1. Sometimes ‘smart people’ out smart themselves.
    Had the Democratic Party nominated the peoples choice rather than the establishment’s, the Trump phenomena would not have happened. No question Hillary was most qualified – but flaws were known and was not done well by her “Basket Full” arrogance .
    To insinuate that Totenberg should of / could of, rather than Ginsburg’s feminist plan, is typical of the political power elite of blaming others.
    I watched the Thomas hearings and remember well the injustice shown Anita Hill by ALL the senators including our current history changing President Biden.

  2. As I remember, it was obvious that RBG was taking a gamble on our behalf when she declined to resign.

    So it didn’t need a reporter to figure it out. Even had RBG been in great health, she was 80 in 2013 and even healthy people can die suddenly.

    As to her “friendship” with Scalia, I don’t believe it — convenient for both & probably a sign of overall national political health but friendship is based on values. Enough said.

    • What was the gamble ON OUR BEHALF you refer RBG was taking ?

      Your feeling that you can’t befriend a person with a different view tells us much ………..

      • “The justice’s wish was to wait until Hillary Clinton was in the Oval Office. “She wanted desperately to give the first female president the power to nominate her successor,” writes Totenberg. “It was a gamble, and she lost.”

        RBG’s gamble, millions of people lost.

  3. Thanks, Joel – an excellent article about two history changing women. Much like your mother, whom I remember fondly, these two were part of the much needed change in our nation. Your article is spot on, once again.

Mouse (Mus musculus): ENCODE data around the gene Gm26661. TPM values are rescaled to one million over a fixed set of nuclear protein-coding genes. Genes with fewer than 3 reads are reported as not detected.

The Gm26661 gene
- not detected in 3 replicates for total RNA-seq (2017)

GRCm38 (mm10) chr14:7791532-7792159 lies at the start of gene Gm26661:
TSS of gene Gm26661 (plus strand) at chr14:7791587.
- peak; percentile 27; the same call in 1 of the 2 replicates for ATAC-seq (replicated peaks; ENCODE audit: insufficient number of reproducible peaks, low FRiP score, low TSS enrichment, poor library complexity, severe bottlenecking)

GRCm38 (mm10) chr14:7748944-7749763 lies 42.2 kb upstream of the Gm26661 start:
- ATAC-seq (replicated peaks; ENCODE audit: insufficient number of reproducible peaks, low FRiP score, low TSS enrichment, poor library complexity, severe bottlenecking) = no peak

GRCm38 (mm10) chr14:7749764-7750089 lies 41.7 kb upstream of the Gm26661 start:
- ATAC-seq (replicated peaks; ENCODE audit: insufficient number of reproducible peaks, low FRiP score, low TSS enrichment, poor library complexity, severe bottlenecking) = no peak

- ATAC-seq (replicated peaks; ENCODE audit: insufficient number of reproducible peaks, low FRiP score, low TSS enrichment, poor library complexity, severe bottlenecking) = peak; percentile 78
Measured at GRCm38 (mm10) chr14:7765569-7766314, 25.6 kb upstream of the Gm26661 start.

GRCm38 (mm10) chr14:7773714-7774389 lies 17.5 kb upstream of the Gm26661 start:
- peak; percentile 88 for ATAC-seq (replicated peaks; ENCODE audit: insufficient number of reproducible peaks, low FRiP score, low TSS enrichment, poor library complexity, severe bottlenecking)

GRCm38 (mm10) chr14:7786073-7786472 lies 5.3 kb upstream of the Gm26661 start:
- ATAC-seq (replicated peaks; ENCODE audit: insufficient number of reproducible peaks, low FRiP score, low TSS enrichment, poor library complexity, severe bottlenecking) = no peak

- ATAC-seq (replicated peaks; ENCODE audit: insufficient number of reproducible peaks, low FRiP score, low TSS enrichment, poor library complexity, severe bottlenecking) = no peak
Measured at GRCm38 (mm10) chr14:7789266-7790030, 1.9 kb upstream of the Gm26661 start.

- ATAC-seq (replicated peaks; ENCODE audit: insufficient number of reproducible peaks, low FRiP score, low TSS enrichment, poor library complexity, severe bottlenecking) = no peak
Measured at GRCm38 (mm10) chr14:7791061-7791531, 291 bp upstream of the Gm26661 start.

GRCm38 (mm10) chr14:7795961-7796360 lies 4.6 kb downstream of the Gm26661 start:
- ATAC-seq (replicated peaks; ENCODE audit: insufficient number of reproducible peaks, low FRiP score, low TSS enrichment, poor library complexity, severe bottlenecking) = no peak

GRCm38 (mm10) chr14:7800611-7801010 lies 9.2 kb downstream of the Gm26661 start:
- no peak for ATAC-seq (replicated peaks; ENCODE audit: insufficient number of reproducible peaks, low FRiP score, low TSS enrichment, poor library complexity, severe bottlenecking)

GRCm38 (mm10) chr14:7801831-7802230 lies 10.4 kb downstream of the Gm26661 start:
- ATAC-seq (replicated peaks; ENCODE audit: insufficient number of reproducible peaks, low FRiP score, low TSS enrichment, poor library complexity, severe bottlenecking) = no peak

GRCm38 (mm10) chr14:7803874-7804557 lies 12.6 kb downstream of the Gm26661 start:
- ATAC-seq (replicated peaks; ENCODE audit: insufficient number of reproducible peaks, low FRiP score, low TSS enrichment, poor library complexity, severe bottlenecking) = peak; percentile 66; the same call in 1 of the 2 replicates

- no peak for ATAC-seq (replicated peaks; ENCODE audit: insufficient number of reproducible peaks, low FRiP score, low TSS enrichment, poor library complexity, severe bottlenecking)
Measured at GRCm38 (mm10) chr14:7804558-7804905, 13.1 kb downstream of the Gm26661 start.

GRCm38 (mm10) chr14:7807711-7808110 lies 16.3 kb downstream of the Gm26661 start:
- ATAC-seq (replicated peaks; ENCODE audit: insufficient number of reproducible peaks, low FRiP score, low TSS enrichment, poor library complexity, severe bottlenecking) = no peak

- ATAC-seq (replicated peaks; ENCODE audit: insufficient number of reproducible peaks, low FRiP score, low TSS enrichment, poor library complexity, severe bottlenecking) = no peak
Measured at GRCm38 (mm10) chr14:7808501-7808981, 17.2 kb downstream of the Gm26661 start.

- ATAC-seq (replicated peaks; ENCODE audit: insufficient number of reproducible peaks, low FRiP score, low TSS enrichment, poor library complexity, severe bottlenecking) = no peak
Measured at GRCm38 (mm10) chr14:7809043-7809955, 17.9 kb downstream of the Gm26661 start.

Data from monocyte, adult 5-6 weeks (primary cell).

4. RBG really tarnished her legacy when she declined, disastrously, to resign before the 2016 election. You might even say her decision was notorious.

    That said, I don’t know that Totenberg deserves all that much blame for not doing more to amplify the issue of Ginsberg’s declining health in her final months. RBG’s serious health issues were front and center for years, and very widely known. Once Trump won the 2016 election, the die was cast.

    • A friend pointed out to me that the cut off date for a graceful Ginsburg exit was 2014, not 2016. That’s because Rs took control of the Senate in the 2014 election, and after that there was no chance for Obama to nominate a justice in the Ginsburg mold who would have had any chance of confirmation.

      That is a good point. But the baseline reality remains the same: Ginsburg should have retired after the 2014 court term, when many were calling on her to do so. Including the president — Obama quietly met with her in mid-2013, when she was already 80 and a two-time cancer survivor, and he pointed out that the Ds could lose control of the Senate in the 2014 election as he tried to nudge her to do the right thing. And there were certainly very well argued public calls for her to retire in 2014 as it was becoming increasingly clear that the Senate (where the Ds held only 53 seats) was probably going to flip, like the one I link below. She ignored those warnings, and they turned out to be absolutely correct.

  5. This was so well written, but it was hard for me to read, as it confirms some uncomfortable misgivings I’ve had for years about Ruth Bader Ginsburg. She was such an extraordinary woman! But her legacy is going to be tarnished, I think, through that tragic mistake of waiting too long.

  6. What is it about Nina Totenberg and judges named Ginsburg? NT’s own notorious moment came in 1987 after Pres. Reagan announced his intent to nominate appeals judge Douglas Ginsburg to the Supreme Court. Totenberg torpedoed Ginsburg’s chances by revealing that he had smoked pot “a few times” as a student in the 1960s and assistant professor in the 1970s. I still remember her smug glee recounting her scoop on PBS.
    I suspect that misgivings about DG’s rejection broke the taboo on public figures having a little weed in their past. It might have had more consequences for the court if Reagan had replaced the small-L libertarian DG with a fire breather like Antonin Scalia, the previous justice confirmed, or Clarence Thomas. But Reagan needed a nominee whom the Dems who’d just rejected Robert Bork would approve. So we got Anthony Kennedy, a swing vote just as Douglas Ginsburg likely would have been.